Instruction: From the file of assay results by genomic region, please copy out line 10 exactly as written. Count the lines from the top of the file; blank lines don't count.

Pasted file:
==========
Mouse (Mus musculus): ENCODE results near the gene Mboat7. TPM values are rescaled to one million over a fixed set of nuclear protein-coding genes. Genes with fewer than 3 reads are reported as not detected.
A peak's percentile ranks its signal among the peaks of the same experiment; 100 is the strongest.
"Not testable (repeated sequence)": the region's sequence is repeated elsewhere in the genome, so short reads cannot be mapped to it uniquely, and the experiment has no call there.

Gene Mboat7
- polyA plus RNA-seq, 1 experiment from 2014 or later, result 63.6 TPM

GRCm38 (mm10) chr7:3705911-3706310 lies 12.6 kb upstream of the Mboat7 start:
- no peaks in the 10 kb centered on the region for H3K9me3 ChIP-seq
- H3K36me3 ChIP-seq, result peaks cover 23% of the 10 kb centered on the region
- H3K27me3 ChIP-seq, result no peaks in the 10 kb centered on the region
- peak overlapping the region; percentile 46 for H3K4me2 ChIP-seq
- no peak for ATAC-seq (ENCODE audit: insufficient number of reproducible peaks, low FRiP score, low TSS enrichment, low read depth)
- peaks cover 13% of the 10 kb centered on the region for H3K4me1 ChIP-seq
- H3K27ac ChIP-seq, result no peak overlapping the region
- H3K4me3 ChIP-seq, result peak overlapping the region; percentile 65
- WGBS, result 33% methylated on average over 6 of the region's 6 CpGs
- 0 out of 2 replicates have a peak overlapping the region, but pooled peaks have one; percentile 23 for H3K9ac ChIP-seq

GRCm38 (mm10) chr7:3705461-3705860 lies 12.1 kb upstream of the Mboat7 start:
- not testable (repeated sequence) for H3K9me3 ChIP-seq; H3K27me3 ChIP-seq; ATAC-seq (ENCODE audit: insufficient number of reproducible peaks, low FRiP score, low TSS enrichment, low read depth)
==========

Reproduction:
- peak overlapping the region; percentile 46 for H3K4me2 ChIP-seq